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Tom Stephenson’s Bucket List

The Craig Noel Award winner shares his hopes for future roles, from Red to one that doesn't even exist — yet.

Tom Stephenson as Joe Keller in Intrepid Shakespeare Company's production of All My Sons, 2014.
Tom Stephenson as Joe Keller in Intrepid Shakespeare Company's production of All My Sons, 2014.

I’m asking veteran local actors to name five dream roles and say why. The answers not only reveal aspirations, they may put an idea in the minds of artistic directors and producers – even choices that may seem out of the box.


Tom Stephenson

Craig Noel Award-winner Tom Stephenson

“Many of the roles on my list have come to fruition: Ben Franklin in my favorite musical, 1776; Bottom, in A Midsummer Night’s Dream (albeit the musical version); Claudius in Hamlet; Joe Keller in All My Sons; and Scrooge. But here are some that leap to mind, and one yet to be written.”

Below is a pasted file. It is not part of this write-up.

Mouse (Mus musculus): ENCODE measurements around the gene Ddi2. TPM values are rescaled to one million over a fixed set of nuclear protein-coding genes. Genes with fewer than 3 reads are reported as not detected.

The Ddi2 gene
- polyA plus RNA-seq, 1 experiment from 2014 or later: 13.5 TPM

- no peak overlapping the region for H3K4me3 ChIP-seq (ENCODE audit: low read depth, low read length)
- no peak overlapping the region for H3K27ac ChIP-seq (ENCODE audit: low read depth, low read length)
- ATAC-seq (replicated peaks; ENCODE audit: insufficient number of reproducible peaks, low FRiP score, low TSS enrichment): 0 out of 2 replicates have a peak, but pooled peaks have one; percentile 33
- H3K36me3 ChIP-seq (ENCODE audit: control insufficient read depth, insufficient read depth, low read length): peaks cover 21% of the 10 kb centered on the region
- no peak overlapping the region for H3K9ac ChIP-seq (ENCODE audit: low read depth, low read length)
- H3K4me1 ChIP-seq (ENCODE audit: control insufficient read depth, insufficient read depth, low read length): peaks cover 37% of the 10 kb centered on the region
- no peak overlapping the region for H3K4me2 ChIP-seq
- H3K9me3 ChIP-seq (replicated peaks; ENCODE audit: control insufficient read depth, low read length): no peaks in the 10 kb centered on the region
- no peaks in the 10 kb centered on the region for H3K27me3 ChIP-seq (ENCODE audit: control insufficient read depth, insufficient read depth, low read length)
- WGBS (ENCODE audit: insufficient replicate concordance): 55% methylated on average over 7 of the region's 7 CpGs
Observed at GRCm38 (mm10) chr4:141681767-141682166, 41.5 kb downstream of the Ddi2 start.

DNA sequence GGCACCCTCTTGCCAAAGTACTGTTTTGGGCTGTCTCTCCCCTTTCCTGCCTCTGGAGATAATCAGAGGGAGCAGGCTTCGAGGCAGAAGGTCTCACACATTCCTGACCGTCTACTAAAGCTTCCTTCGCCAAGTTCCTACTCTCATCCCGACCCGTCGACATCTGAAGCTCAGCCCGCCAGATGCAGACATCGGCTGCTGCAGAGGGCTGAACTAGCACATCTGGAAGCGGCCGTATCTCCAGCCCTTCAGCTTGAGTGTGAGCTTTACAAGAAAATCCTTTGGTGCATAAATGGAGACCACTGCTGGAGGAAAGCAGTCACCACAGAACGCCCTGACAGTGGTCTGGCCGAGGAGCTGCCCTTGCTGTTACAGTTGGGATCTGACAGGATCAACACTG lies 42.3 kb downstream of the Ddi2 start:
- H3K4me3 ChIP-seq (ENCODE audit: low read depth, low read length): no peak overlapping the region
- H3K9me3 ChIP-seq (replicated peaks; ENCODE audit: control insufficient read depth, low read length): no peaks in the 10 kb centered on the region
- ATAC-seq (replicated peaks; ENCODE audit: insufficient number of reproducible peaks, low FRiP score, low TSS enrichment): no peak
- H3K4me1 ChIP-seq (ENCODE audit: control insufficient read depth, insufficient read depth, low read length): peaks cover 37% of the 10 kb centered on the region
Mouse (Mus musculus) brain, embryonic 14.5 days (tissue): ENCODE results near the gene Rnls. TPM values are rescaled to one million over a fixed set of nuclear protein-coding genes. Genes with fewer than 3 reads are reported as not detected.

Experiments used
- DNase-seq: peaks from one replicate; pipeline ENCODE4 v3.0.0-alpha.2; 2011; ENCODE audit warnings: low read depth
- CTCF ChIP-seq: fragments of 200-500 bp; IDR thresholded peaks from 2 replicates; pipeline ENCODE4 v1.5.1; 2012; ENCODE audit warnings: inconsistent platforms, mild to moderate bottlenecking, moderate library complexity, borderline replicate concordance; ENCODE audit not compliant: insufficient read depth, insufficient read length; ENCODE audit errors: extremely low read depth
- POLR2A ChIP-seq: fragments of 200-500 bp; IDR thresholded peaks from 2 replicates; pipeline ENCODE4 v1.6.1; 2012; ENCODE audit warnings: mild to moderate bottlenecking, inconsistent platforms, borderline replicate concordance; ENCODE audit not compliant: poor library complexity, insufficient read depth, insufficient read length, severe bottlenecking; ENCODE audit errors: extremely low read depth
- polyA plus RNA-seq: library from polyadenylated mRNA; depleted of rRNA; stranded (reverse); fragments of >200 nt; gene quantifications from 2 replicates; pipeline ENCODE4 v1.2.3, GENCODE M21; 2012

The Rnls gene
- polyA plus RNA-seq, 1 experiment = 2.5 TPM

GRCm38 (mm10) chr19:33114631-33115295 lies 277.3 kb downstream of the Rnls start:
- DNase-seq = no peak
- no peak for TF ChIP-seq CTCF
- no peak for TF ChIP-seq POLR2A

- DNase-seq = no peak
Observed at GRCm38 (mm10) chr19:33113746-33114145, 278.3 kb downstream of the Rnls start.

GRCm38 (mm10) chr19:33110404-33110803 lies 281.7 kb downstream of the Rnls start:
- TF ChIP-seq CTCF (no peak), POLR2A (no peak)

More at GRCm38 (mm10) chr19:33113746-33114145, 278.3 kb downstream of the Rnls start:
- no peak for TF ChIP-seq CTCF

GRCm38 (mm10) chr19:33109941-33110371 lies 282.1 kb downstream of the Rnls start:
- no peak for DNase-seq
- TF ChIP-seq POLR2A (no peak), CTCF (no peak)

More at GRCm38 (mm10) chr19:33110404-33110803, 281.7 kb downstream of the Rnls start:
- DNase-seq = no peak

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1.) Mark Rothko, in Red, by John Logan. “I think my first profound encounter with art was the Rothko Room at London’s Tate Gallery. I was fourteen. I still think about sitting amid all of Rothko’s majesty. When I’m not immersed in doing theater, I retreat to sculpture, where the process is solely my own: no music, no lighting effects, no director whispering ‘try it this way’ in my ear. Some people grab a fishing pole; I take a trip to Home Depot and construct something out of unlikely parts.”

Tom Stephenson as Claudius in Intrepid Shakespeare Company's Hamlet, 2013. With Sean Yael Cox.